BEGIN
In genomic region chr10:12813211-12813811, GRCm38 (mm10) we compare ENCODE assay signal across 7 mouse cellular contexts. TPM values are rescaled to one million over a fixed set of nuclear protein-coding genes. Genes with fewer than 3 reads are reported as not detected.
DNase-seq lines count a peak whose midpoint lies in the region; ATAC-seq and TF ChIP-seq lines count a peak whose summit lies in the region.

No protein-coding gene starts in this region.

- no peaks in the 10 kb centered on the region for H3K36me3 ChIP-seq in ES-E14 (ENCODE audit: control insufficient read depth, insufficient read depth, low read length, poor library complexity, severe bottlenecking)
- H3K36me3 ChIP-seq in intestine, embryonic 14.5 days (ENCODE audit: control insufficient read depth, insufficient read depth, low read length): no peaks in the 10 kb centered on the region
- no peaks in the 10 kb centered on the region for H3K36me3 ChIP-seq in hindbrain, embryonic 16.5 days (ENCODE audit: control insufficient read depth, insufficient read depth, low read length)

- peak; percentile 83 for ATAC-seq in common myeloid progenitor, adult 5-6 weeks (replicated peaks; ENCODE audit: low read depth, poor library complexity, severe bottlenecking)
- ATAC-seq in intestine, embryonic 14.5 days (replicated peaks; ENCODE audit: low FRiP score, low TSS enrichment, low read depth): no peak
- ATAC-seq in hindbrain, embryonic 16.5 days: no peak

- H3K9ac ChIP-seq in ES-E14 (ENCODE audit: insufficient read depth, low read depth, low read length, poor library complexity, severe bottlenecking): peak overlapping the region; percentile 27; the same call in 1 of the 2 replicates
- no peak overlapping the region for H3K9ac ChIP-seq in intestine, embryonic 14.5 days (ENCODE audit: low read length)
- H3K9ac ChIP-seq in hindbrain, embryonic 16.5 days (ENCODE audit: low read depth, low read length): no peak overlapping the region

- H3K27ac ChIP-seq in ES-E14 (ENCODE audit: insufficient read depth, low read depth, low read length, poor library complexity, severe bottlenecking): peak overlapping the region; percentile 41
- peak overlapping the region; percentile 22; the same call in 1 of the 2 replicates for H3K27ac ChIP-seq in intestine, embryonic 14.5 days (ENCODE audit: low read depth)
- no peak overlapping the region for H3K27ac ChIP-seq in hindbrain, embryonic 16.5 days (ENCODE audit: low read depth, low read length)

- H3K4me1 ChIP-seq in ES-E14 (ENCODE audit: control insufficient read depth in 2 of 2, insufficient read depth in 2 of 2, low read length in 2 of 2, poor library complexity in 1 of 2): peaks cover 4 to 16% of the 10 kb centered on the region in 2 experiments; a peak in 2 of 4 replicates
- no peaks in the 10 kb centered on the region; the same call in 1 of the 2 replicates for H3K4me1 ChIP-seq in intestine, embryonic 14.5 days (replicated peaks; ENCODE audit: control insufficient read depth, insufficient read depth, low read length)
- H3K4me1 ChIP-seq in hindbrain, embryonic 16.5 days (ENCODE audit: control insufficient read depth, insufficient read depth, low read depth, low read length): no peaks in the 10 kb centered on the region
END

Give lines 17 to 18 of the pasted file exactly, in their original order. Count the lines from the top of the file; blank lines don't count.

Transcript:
- no peaks in the 10 kb centered on the region; the same call in 1 of the 2 replicates for H3K4me1 ChIP-seq in intestine, embryonic 14.5 days (replicated peaks; ENCODE audit: control insufficient read depth, insufficient read depth, low read length)
- H3K4me1 ChIP-seq in hindbrain, embryonic 16.5 days (ENCODE audit: control insufficient read depth, insufficient read depth, low read depth, low read length): no peaks in the 10 kb centered on the region